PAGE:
The NY Daily News reported him saying: “I do believe in punishment.” Koch then went on to blast the SEC for only fining Wall Street titans such as Goldman Sachs and Citigroup for their financial misconduct. “What the hell do they care? That’s the cost of doing business,” Koch said of the banks. “I want to see somebody – some CEO, some CFO – punished criminally.”
The reason Bloomberg doesn’t like Occupy Wall Street is because he likes Wall Street (especially while his police are occupying the place).
He believes in punishment too – punishing protesters.
“I want to see somebody – some CEO, some CFO – punished criminally.”
- Ed Koch, former Mayor of New York City
Fox News carried a complaint about the excessive (and expensive) police uber-presence there because a restaurant owner says it is keeping business away and forcing him to close. Fox went on, of course, to blame the occupiers for the restaurant’s decision to lay off workers.
After all, you couldn’t have so many cops, if there weren’t so many protesters.
And around and around we go
Many New Yorkers seem obsessed with the protests. As the comedy channels satirise it, a New York Times business editor noted that an article the newspaper carried on the latest financial fraud drew ten comments from readers before anyone tried to blame the problem on Occupy Wall Street – the latest whipping boy in the financial crisis.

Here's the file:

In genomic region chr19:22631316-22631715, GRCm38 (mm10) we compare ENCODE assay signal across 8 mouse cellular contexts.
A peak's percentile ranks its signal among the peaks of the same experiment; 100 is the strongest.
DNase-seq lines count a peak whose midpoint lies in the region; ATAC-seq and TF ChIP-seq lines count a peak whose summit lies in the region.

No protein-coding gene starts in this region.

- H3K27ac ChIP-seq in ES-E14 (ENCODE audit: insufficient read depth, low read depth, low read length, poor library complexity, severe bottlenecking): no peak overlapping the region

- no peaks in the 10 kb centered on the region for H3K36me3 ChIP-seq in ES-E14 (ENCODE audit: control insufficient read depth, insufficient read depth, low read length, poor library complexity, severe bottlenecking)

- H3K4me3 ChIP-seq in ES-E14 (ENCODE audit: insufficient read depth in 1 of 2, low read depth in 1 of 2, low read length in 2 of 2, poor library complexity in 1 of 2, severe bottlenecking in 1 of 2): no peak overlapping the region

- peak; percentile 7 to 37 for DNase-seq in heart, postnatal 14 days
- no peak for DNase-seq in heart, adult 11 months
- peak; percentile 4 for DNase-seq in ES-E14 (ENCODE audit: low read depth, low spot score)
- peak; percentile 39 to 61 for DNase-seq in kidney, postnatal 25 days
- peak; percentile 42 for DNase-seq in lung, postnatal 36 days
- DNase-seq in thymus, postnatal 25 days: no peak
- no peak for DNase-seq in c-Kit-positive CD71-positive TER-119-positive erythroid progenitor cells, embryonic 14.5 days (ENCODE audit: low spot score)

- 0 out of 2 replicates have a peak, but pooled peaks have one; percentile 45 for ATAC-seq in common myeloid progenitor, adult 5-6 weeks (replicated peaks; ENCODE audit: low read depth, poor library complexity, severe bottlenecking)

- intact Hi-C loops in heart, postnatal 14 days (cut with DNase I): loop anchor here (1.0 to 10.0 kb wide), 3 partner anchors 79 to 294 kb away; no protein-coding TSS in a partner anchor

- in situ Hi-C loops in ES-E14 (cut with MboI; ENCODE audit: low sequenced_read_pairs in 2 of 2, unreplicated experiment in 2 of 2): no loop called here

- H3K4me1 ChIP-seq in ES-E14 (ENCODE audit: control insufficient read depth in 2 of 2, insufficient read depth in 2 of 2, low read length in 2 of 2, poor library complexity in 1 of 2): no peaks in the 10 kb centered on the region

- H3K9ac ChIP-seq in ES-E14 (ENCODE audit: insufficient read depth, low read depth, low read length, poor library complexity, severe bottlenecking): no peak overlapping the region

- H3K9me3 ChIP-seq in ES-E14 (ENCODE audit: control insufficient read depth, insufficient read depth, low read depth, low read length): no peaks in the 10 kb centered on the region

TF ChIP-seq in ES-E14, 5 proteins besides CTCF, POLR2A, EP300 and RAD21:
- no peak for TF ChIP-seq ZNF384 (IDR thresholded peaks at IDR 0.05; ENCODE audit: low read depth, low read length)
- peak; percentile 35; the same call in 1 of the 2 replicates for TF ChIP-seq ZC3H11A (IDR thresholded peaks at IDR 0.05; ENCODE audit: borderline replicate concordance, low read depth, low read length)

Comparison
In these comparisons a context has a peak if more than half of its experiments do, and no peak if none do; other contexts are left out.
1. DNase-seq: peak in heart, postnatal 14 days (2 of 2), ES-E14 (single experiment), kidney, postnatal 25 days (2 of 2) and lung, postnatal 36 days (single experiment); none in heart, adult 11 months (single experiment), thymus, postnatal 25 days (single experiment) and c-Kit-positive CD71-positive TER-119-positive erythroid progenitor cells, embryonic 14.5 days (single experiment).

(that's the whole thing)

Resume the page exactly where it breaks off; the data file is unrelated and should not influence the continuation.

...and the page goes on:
In other cities, there have been violent attacks on the Occupy Movement. Activists in Oakland, California, called for a general strike to defend their right to peacefully and non-violently protest.
Musician Boots Riley who is part of the organising effort said: “We’re ushering in a new phase in organising. It’s a one-day general strike. It’s a warning shot. It’s beyond saying that ‘we are the 99 per cent’. This is showing that the 99 per cent can be organised, that we won’t be limited to the rules and regulations that unions have confined themselves to in the last 60 years.”